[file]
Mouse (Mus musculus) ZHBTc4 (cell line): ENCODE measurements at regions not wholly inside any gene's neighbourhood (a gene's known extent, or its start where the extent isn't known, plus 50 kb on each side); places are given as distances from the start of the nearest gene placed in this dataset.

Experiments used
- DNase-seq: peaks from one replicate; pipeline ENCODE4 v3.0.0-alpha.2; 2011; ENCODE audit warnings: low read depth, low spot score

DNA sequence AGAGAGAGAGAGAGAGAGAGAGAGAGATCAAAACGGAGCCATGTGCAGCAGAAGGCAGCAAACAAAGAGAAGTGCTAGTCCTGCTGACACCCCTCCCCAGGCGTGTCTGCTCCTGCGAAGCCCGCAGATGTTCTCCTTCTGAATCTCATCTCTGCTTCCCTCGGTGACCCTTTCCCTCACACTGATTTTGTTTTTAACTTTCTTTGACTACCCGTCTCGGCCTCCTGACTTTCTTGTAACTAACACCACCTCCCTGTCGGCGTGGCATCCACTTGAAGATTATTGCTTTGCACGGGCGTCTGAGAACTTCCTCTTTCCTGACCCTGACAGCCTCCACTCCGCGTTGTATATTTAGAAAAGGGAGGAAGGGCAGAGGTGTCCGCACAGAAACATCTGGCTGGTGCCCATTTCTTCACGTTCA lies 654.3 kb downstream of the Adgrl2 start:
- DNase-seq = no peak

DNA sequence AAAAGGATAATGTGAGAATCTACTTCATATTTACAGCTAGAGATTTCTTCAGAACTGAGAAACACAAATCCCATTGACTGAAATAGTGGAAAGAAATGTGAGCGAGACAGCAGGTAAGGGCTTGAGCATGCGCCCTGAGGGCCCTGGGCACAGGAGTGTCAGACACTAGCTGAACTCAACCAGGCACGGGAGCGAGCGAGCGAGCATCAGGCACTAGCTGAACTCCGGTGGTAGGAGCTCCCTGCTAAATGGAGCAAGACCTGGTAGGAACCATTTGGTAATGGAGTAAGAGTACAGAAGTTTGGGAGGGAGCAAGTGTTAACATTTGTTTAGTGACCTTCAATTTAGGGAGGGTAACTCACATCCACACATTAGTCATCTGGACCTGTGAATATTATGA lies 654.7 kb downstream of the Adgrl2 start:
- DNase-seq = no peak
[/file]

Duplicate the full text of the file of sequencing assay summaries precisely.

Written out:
Mouse (Mus musculus) ZHBTc4 (cell line): ENCODE measurements at regions not wholly inside any gene's neighbourhood (a gene's known extent, or its start where the extent isn't known, plus 50 kb on each side); places are given as distances from the start of the nearest gene placed in this dataset.

Experiments used
- DNase-seq: peaks from one replicate; pipeline ENCODE4 v3.0.0-alpha.2; 2011; ENCODE audit warnings: low read depth, low spot score

DNA sequence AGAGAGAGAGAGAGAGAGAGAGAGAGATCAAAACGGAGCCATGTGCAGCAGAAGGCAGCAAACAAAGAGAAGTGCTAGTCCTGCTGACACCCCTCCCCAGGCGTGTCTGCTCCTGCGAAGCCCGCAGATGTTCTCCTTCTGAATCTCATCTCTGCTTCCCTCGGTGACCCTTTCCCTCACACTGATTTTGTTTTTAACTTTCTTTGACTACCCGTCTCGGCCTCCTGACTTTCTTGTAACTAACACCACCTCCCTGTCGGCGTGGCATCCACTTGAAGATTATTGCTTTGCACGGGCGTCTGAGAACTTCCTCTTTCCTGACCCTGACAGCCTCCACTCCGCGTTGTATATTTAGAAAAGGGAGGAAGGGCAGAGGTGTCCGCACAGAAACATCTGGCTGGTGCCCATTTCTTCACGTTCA lies 654.3 kb downstream of the Adgrl2 start:
- DNase-seq = no peak

DNA sequence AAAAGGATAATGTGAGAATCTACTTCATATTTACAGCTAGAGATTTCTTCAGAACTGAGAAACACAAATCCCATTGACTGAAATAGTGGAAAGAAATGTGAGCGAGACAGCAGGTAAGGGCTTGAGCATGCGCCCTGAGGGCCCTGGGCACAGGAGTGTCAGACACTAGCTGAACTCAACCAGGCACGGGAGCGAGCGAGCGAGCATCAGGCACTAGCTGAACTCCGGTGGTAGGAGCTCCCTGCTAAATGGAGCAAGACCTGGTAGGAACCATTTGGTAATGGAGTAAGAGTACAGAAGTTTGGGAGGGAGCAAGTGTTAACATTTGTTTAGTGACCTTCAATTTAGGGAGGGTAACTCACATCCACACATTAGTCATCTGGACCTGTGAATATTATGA lies 654.7 kb downstream of the Adgrl2 start:
- DNase-seq = no peak